• Hi Guest: Welcome to TRIBE, the online home of TRIBE MAGAZINE. If you'd like to post here, or reply to existing posts on TRIBE, you first have to register. Join us!

Feel good read.


TRIBE Member
Search for intense joy creates a best-seller


For the first 29 years of his life, Eckhart Tolle lived in a state of crippling anxiety, punctuated by periods of near-suicidal depression.

Now, at age 55, his every day is so happy that people come to him to learn how to achieve such a state.

His first book on the subject, The Power Of Now, has been on bestseller lists for years.

His second book, Stillness Speaks, has sold more than 200,000 copies since it was published in August.

Tolle, who lives a quiet, almost hermit-like life in his modest apartment in Vancouver, shuns interviews and certainly doesn't do the television talk shows.

Yet when Meg Ryan gave a copy of his book to Oprah, who announced on air that she had chosen it as one of her favourite things, he became a household name to a massive North American television audience.

Cher raves about his work. Dennis Quaid is a fan. Lifestyle gurus Deepak Chopra and Lama Surya Das praise his writing. The Power Of Now has sold more than 1 million copies in North America and has been translated into 32 languages.

Tolle keeps his distance from all the fuss. He remains a mysterious mystic, appreciating silence and avoiding the limelight.

"His life is simple and quiet and he's not at all materialistic," says his friend Victoria Ritchie, manager of a metaphysical bookstore in San Francisco.

Tolle teaches that what's important is who you are deep underneath your personality, the timeless part of a person that is connected to the divine and to everything and everyone else. This element can be reached through stillness, he says, through quieting the constant chatter of the mind. It is beyond thought.

Tolle recommends that you observe carefully everything you do. Be aware of every stair as you climb the steps. Focus entirely on the experience of turning the key in the lock. Every time you sit down, notice the flow of your breath. The awareness helps to carry you beyond the busy activity of the mind.

It also helps to keep you in the present moment, rather than worrying about the past or the future.

These understandings came to Tolle as a result of transformative experience he had as a young man. He was born in Germany and moved to Spain with his father at age 13.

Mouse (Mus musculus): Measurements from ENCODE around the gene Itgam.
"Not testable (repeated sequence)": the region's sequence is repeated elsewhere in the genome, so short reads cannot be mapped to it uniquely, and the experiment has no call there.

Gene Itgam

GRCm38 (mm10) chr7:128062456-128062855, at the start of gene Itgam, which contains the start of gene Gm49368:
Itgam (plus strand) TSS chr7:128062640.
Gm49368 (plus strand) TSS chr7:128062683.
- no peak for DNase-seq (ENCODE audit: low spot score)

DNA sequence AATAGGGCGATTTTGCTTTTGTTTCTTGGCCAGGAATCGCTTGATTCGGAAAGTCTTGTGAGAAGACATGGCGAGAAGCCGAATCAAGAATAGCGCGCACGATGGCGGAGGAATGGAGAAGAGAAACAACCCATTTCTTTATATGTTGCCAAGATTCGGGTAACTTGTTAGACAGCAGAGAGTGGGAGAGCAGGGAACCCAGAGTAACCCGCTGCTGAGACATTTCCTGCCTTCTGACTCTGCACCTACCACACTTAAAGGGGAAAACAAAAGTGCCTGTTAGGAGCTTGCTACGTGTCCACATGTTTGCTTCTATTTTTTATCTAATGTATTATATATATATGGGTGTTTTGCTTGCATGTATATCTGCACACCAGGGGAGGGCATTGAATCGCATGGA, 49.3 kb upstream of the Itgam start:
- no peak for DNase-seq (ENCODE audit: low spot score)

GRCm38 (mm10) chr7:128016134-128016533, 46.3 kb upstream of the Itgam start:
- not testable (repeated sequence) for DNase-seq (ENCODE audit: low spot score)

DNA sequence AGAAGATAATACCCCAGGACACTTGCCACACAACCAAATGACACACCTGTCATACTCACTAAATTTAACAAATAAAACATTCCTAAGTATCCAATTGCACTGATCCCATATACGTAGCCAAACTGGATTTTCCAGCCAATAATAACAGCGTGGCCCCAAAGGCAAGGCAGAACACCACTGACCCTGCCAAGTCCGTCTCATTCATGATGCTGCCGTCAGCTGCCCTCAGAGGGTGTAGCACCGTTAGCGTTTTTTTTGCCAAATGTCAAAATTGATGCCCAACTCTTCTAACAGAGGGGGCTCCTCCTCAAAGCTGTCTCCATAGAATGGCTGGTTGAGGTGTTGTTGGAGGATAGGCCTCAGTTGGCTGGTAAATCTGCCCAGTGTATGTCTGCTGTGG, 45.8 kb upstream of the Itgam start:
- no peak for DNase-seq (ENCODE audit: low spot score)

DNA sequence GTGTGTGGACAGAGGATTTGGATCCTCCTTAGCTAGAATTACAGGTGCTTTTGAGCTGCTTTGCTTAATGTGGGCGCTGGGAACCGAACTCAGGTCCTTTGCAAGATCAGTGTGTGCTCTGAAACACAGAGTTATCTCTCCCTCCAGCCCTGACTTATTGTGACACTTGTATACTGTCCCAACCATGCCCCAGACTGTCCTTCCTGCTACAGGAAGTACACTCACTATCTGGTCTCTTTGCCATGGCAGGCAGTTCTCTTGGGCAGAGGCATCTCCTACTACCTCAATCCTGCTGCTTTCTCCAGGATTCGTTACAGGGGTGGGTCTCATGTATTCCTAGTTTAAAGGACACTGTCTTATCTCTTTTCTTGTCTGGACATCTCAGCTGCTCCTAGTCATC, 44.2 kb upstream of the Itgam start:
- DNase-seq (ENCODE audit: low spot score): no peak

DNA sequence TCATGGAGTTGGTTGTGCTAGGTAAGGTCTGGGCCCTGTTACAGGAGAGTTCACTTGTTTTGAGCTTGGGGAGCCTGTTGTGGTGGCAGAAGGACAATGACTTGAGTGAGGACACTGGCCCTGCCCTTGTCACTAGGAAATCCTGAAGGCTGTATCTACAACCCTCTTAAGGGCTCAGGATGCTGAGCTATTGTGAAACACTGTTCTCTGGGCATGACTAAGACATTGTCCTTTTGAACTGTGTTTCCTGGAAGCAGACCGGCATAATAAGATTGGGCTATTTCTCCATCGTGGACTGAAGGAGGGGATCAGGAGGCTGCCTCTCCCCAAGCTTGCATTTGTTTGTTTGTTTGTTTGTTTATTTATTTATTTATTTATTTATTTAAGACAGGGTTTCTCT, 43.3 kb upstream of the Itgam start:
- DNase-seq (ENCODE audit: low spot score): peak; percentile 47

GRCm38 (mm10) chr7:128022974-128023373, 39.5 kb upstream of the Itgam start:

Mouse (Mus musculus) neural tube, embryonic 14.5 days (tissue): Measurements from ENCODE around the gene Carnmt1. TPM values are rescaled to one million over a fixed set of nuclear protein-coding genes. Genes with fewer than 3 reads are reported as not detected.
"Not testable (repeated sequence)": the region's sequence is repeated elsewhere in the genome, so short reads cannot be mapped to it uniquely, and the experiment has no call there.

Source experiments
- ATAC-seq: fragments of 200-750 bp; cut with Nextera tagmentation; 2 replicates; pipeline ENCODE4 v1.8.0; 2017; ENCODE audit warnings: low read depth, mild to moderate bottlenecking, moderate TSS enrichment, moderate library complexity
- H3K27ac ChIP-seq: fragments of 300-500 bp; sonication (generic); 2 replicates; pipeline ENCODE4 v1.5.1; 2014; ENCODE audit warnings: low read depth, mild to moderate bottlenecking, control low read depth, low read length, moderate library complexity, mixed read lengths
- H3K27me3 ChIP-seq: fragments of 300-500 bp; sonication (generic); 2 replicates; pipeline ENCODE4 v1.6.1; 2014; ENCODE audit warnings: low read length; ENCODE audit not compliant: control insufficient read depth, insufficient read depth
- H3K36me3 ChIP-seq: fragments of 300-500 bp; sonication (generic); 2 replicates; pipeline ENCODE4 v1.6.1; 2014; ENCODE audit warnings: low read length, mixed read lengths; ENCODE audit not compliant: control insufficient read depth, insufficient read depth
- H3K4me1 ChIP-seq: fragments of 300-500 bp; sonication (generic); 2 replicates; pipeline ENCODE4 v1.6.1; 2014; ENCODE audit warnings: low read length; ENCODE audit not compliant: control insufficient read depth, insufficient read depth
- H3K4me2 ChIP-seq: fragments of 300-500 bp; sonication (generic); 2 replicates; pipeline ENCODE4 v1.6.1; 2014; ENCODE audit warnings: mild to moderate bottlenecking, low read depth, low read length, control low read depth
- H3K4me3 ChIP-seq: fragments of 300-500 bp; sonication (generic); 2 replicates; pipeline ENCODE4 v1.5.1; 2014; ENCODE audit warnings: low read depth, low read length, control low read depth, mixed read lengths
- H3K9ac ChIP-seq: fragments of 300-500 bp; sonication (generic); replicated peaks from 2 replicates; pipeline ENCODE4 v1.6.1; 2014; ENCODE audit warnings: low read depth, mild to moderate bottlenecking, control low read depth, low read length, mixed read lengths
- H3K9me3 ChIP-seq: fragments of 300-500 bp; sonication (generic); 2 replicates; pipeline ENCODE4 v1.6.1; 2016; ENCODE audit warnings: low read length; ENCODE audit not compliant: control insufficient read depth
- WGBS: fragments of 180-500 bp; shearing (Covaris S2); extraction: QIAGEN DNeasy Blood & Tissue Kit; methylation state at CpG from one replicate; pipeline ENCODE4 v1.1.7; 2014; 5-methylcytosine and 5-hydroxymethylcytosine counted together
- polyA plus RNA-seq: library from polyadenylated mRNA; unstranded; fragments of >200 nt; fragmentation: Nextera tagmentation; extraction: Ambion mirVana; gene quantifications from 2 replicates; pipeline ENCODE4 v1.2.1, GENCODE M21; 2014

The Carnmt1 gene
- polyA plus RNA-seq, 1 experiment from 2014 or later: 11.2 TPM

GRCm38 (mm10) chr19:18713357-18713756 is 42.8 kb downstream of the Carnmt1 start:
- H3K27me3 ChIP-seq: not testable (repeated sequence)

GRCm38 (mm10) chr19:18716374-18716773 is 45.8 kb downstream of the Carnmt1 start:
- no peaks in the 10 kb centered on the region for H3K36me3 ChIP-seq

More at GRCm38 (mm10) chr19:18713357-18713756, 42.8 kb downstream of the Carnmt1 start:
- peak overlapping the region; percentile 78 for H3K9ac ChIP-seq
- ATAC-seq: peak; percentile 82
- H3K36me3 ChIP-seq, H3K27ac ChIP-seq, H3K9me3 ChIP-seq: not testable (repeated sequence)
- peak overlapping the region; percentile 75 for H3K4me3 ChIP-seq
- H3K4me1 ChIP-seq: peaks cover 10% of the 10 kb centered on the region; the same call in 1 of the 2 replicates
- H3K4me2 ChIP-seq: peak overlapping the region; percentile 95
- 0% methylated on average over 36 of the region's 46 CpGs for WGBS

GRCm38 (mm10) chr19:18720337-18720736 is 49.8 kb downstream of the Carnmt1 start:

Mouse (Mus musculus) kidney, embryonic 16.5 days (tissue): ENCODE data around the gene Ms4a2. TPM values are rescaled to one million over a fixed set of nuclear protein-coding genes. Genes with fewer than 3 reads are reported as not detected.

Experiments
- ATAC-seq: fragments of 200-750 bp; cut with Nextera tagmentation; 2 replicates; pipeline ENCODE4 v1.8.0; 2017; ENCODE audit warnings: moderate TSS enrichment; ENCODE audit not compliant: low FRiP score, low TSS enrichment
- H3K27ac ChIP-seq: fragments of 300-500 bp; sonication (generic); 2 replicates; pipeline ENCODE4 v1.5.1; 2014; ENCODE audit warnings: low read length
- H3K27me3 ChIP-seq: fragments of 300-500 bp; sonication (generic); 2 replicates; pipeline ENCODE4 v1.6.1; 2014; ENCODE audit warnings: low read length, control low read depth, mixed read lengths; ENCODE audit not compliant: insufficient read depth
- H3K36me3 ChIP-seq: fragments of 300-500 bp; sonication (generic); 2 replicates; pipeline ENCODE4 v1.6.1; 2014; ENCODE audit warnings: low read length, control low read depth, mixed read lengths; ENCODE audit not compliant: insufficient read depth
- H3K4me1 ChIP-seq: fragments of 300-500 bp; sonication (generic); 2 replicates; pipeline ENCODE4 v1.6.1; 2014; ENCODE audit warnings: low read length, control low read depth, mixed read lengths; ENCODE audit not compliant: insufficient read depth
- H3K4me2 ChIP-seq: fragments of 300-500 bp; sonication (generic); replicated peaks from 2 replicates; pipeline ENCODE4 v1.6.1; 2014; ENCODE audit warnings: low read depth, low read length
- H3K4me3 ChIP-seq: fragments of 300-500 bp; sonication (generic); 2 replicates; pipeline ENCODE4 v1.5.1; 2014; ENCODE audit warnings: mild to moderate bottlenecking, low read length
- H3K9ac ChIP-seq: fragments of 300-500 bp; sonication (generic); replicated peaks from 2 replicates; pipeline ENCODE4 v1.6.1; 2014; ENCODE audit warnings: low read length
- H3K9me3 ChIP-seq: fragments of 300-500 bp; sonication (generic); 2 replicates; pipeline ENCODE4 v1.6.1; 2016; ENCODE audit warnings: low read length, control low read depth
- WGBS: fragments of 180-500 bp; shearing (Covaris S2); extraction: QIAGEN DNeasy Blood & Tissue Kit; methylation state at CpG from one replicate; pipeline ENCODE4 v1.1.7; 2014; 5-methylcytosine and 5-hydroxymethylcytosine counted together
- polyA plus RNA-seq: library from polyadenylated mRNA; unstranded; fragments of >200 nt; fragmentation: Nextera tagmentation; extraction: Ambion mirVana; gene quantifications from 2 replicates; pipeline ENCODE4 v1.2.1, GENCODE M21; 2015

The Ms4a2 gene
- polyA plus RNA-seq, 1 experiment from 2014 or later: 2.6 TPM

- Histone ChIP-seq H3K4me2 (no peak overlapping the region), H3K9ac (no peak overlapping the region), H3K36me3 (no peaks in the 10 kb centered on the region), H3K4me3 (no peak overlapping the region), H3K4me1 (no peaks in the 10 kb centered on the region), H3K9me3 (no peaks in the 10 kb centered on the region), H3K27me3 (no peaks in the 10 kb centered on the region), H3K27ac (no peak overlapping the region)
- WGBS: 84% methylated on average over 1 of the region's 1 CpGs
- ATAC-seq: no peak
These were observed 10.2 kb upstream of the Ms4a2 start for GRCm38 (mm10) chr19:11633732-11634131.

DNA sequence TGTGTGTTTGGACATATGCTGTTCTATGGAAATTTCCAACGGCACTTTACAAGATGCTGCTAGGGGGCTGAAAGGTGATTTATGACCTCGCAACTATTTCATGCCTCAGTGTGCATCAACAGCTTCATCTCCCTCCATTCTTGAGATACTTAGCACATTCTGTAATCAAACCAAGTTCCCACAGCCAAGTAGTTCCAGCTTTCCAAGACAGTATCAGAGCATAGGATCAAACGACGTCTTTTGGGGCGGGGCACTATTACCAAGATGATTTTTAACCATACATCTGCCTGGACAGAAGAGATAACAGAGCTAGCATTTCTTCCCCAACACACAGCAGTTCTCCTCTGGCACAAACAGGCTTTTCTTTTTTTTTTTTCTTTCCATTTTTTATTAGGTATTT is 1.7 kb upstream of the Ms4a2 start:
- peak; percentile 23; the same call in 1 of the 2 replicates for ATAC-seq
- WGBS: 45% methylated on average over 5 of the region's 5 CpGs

He graduated from the University of London and worked in research for a while at Cambridge University. When he was 29, his long-term extreme unhappiness led him to despair.

"I cannot live with myself any longer," he thought. He was then struck with the difference between the "I" and the "myself" he felt he could not live with. Was he one or two? Who was the "I" and who was the "self"?

The answer came through a spiritual experience that literally knocked him unconscious for a while. When he awoke, he was intensely aware of the quality of the light coming through the window and the beauty of a pencil in the room. His sense of identity had broken down, he says, and had been replaced by a powerful awareness he calls consciousness.

This consciousness is his true nature, he believes. In fact, he says it is everyone's true nature. It becomes swamped by the workings of the mind, but it is possible to achieve the peace, security and happiness that come with this consciousness by learning to still the mind and touch what is beneath it.

While Tolle was first exploring this state, which he calls a "timeless and deathless realm," he left his job, his relationships and his socially defined identity behind. For two years, he spent most of his time sitting on a park bench "in a state of the most intense joy."

When people repeatedly asked for his advice on how they could reach a similar state in themselves, Tolle found himself a new role as a spiritual teacher. He took as his first name the surname of Meister Eckhart, a 14th century German-born Dominican mystic who taught that truth lies beyond image and that unattachment to material and sensory things can lead to the soul uniting with God.

He moved to Vancouver in 1996 and published his first book in 1997.

Tolle says his writings don't belong to any one religion or spiritual tradition, but have a universal application. There's an urgent need for people to consider these matters, he adds.

"The transformation of human consciousness is no longer a luxury, so to speak, available only to a few isolated individuals, but a necessity if humankind is not to destroy itself," he writes in the introduction to Stillness Speaks. Ritchie says Tolle deals with universal wisdom and teaches on a level that everyone can understand. "Eckhart uses modern idiom to synthesize ancient spiritual teaching," she says. "His work is revolutionary."
Alex D. from TRIBE on Utility Room